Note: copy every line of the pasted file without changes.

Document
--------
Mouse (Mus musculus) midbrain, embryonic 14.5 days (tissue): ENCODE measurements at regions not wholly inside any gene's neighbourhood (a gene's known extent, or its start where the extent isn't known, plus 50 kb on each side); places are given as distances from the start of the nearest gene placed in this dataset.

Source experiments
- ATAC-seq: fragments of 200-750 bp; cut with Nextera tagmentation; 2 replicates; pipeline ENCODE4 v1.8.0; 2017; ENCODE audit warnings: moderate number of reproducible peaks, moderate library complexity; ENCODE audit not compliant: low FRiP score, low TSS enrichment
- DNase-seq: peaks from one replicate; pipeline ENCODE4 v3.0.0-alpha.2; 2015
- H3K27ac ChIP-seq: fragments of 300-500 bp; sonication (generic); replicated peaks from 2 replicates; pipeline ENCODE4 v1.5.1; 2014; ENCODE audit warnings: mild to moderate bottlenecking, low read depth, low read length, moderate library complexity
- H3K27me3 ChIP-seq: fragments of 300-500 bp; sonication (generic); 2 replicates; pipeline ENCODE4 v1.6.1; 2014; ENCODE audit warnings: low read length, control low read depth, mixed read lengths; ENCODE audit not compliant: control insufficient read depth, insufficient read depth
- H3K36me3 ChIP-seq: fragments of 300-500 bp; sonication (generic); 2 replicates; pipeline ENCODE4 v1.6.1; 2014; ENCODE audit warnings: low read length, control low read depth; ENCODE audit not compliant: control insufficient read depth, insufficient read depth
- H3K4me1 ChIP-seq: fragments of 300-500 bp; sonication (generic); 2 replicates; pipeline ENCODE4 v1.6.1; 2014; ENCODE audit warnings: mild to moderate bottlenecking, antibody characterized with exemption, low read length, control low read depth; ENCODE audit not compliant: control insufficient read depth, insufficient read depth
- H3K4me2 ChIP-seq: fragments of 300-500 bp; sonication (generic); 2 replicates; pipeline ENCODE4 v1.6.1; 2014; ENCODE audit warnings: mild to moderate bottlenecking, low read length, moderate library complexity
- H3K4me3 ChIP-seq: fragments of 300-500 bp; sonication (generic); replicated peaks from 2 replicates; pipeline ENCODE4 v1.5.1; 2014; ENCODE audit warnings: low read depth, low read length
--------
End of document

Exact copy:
Mouse (Mus musculus) midbrain, embryonic 14.5 days (tissue): ENCODE measurements at regions not wholly inside any gene's neighbourhood (a gene's known extent, or its start where the extent isn't known, plus 50 kb on each side); places are given as distances from the start of the nearest gene placed in this dataset.

Source experiments
- ATAC-seq: fragments of 200-750 bp; cut with Nextera tagmentation; 2 replicates; pipeline ENCODE4 v1.8.0; 2017; ENCODE audit warnings: moderate number of reproducible peaks, moderate library complexity; ENCODE audit not compliant: low FRiP score, low TSS enrichment
- DNase-seq: peaks from one replicate; pipeline ENCODE4 v3.0.0-alpha.2; 2015
- H3K27ac ChIP-seq: fragments of 300-500 bp; sonication (generic); replicated peaks from 2 replicates; pipeline ENCODE4 v1.5.1; 2014; ENCODE audit warnings: mild to moderate bottlenecking, low read depth, low read length, moderate library complexity
- H3K27me3 ChIP-seq: fragments of 300-500 bp; sonication (generic); 2 replicates; pipeline ENCODE4 v1.6.1; 2014; ENCODE audit warnings: low read length, control low read depth, mixed read lengths; ENCODE audit not compliant: control insufficient read depth, insufficient read depth
- H3K36me3 ChIP-seq: fragments of 300-500 bp; sonication (generic); 2 replicates; pipeline ENCODE4 v1.6.1; 2014; ENCODE audit warnings: low read length, control low read depth; ENCODE audit not compliant: control insufficient read depth, insufficient read depth
- H3K4me1 ChIP-seq: fragments of 300-500 bp; sonication (generic); 2 replicates; pipeline ENCODE4 v1.6.1; 2014; ENCODE audit warnings: mild to moderate bottlenecking, antibody characterized with exemption, low read length, control low read depth; ENCODE audit not compliant: control insufficient read depth, insufficient read depth
- H3K4me2 ChIP-seq: fragments of 300-500 bp; sonication (generic); 2 replicates; pipeline ENCODE4 v1.6.1; 2014; ENCODE audit warnings: mild to moderate bottlenecking, low read length, moderate library complexity
- H3K4me3 ChIP-seq: fragments of 300-500 bp; sonication (generic); replicated peaks from 2 replicates; pipeline ENCODE4 v1.5.1; 2014; ENCODE audit warnings: low read depth, low read length